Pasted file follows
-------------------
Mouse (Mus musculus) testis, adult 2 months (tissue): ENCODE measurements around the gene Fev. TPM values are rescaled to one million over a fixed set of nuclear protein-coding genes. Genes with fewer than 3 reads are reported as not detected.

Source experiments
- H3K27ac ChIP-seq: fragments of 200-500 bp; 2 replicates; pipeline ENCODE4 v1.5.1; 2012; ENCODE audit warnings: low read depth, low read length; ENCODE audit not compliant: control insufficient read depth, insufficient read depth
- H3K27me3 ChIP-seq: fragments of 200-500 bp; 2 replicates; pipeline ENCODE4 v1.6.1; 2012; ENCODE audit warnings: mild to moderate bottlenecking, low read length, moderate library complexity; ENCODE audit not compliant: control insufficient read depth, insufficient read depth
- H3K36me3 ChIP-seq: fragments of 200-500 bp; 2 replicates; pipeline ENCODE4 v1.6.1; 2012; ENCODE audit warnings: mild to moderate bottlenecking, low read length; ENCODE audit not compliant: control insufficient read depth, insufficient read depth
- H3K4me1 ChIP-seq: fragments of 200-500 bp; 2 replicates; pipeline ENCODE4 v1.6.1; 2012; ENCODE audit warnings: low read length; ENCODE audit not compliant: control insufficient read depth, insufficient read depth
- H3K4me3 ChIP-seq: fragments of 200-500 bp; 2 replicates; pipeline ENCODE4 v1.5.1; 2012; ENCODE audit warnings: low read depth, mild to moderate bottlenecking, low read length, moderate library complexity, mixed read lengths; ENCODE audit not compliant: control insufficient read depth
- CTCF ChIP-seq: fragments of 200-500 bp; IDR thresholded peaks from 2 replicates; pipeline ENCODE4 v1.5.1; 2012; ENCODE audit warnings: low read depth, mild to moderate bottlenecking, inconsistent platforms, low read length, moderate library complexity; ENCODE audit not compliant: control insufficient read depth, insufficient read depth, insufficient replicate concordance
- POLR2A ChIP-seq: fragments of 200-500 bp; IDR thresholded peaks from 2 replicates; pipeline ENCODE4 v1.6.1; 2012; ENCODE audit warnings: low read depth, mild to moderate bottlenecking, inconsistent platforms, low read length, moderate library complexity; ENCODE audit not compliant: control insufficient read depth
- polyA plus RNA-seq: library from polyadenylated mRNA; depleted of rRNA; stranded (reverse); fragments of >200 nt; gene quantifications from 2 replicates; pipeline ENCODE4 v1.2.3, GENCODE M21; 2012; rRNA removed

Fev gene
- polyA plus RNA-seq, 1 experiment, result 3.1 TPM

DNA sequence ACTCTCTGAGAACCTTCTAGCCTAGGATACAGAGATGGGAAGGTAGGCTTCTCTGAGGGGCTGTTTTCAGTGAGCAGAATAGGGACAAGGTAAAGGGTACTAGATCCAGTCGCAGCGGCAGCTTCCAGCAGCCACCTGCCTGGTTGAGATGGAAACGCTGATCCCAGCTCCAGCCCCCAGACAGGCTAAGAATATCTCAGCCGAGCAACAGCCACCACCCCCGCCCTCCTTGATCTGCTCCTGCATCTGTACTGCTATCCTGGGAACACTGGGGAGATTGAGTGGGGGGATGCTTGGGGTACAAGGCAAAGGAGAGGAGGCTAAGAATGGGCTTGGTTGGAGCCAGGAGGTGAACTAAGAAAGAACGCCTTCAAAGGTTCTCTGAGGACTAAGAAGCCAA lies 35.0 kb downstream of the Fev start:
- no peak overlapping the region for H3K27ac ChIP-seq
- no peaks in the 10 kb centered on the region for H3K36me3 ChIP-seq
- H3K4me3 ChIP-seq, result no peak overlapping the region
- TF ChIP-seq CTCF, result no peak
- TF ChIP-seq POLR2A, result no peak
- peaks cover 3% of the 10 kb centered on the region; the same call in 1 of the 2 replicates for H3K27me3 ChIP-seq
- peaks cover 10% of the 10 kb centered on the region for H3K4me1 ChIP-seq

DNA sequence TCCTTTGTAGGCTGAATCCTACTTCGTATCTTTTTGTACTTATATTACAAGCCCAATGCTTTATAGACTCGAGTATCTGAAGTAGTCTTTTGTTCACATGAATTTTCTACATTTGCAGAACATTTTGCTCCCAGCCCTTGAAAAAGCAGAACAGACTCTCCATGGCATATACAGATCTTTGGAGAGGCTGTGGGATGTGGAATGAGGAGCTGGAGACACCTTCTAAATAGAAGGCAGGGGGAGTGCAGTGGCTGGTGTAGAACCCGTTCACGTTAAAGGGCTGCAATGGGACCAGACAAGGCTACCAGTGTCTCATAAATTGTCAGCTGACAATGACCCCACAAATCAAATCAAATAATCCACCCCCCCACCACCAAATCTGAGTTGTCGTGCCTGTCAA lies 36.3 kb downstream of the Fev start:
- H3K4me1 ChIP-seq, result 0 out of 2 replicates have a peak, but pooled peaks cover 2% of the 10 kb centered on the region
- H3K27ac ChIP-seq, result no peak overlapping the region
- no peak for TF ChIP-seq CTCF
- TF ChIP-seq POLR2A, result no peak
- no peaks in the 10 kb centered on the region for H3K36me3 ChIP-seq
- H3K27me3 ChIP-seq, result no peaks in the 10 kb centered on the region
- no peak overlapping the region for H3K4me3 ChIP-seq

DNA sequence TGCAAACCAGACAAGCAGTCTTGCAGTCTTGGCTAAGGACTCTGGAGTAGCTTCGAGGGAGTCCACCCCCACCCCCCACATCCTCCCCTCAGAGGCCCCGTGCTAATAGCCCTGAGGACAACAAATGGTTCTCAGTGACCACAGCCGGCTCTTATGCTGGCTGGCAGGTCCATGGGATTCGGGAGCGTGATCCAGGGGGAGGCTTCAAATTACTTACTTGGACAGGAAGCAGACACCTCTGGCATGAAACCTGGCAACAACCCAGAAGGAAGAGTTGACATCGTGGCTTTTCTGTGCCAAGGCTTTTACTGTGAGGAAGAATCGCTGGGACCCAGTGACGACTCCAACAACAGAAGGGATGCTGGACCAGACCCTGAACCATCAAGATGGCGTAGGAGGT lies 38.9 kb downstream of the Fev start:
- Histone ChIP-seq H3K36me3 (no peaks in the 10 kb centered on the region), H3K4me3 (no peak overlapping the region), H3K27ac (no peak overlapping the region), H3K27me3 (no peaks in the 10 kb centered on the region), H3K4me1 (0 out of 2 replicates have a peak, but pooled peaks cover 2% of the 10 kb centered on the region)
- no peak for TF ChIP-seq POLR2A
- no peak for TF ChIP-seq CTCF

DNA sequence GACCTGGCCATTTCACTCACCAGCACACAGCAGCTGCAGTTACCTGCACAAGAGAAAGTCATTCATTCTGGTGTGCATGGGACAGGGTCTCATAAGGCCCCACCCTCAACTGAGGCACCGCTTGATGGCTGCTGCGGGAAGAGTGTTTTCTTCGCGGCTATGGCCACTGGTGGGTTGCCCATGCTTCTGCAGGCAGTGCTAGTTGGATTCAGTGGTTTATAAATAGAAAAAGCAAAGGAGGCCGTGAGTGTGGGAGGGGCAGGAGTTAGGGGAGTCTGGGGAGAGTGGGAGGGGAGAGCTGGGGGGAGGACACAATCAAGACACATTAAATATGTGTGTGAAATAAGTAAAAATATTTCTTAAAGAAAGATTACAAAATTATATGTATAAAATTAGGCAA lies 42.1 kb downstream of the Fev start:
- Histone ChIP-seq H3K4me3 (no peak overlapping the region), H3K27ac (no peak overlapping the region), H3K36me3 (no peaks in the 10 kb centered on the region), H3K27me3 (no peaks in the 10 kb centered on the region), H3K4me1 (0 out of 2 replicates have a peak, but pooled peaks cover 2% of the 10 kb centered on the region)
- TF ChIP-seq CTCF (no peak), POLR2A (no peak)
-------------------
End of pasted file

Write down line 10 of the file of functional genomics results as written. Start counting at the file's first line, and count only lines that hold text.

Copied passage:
- polyA plus RNA-seq: library from polyadenylated mRNA; depleted of rRNA; stranded (reverse); fragments of >200 nt; gene quantifications from 2 replicates; pipeline ENCODE4 v1.2.3, GENCODE M21; 2012; rRNA removed